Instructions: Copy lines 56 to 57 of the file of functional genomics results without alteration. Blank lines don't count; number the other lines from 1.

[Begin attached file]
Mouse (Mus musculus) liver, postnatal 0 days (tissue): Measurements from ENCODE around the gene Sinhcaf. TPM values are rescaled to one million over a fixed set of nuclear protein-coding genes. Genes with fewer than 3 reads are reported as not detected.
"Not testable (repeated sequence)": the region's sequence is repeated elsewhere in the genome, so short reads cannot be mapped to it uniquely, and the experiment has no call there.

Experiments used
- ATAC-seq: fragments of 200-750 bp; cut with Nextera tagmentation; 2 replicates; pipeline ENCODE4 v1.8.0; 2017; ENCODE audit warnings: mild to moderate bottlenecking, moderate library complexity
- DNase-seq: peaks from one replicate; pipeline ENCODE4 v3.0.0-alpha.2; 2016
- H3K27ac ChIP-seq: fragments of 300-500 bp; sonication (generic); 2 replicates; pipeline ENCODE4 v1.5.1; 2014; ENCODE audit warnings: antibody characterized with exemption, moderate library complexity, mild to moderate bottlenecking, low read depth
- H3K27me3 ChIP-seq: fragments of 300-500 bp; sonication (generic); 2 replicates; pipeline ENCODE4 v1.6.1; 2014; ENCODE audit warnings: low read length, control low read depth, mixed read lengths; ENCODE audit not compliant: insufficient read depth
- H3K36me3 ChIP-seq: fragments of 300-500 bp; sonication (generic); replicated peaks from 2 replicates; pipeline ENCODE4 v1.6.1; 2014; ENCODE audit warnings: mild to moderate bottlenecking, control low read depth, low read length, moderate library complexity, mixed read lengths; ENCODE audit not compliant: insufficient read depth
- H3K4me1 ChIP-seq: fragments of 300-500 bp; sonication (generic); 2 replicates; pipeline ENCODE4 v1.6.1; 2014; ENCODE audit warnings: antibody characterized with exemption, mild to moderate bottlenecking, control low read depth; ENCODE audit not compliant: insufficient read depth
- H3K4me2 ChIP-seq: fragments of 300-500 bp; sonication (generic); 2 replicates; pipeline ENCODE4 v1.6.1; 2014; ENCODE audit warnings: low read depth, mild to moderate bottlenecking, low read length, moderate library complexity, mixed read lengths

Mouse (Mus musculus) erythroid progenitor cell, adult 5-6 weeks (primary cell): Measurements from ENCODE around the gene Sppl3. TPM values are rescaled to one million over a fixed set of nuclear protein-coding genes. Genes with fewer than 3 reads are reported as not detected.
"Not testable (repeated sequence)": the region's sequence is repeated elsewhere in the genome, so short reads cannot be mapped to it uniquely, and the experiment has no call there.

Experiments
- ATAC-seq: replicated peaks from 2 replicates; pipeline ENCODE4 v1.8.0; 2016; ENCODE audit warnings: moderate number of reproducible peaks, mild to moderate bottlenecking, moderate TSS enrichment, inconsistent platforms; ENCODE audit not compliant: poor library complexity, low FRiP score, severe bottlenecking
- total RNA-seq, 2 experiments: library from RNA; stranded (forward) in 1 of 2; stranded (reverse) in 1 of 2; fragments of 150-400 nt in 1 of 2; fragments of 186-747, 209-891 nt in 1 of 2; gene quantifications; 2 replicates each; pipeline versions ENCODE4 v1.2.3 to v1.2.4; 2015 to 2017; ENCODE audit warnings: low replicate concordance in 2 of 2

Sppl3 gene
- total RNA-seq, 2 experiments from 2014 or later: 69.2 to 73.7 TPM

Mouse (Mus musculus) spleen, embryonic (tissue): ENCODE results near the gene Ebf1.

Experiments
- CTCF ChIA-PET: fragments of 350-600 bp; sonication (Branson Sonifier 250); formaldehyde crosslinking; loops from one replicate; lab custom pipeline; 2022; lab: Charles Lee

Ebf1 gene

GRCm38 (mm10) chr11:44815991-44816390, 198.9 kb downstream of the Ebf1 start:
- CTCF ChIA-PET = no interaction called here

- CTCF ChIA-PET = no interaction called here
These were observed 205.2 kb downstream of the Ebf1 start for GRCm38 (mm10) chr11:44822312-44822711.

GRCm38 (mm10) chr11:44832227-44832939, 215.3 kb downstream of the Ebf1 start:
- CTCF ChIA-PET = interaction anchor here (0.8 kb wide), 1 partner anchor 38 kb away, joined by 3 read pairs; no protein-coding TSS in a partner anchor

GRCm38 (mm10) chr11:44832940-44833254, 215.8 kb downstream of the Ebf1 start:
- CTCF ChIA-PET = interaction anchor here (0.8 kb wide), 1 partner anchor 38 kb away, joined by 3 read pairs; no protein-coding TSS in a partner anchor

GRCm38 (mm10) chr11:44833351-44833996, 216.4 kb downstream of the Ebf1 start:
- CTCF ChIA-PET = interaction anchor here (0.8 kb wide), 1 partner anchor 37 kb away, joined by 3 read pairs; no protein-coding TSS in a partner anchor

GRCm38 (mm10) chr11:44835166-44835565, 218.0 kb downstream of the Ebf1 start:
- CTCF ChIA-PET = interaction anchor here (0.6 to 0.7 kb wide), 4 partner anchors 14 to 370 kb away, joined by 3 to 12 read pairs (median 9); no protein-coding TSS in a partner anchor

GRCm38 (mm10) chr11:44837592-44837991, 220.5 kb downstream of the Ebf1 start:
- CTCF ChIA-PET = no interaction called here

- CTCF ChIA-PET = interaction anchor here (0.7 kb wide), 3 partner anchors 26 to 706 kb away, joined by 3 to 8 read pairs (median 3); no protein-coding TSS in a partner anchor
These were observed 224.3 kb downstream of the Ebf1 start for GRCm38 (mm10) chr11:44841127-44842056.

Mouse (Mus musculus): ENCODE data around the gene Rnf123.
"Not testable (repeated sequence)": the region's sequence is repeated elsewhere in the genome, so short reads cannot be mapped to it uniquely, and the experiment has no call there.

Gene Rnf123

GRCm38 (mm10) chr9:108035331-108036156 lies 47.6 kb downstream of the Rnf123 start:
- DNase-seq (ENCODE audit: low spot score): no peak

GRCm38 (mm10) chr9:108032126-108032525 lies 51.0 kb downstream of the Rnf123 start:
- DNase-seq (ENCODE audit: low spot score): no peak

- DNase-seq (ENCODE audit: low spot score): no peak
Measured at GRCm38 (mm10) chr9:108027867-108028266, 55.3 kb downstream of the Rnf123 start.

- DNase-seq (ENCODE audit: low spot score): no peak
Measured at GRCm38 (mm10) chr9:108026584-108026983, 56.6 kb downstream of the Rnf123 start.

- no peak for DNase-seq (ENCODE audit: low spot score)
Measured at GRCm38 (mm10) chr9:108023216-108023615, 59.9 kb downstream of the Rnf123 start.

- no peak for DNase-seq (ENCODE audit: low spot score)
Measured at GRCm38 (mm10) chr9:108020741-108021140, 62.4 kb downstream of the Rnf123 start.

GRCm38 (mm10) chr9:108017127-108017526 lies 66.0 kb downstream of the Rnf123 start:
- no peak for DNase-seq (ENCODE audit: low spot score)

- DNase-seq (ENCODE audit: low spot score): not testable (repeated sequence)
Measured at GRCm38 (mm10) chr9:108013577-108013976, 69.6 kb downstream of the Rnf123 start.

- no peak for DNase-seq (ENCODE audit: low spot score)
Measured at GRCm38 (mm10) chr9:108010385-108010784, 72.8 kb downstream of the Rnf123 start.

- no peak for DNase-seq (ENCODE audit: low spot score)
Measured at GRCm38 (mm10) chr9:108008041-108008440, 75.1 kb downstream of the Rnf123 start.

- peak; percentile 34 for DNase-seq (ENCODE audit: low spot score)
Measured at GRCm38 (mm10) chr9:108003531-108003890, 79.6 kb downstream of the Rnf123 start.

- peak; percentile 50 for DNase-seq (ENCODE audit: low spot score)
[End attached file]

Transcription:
Measured at GRCm38 (mm10) chr9:108013577-108013976, 69.6 kb downstream of the Rnf123 start.

- no peak for DNase-seq (ENCODE audit: low spot score)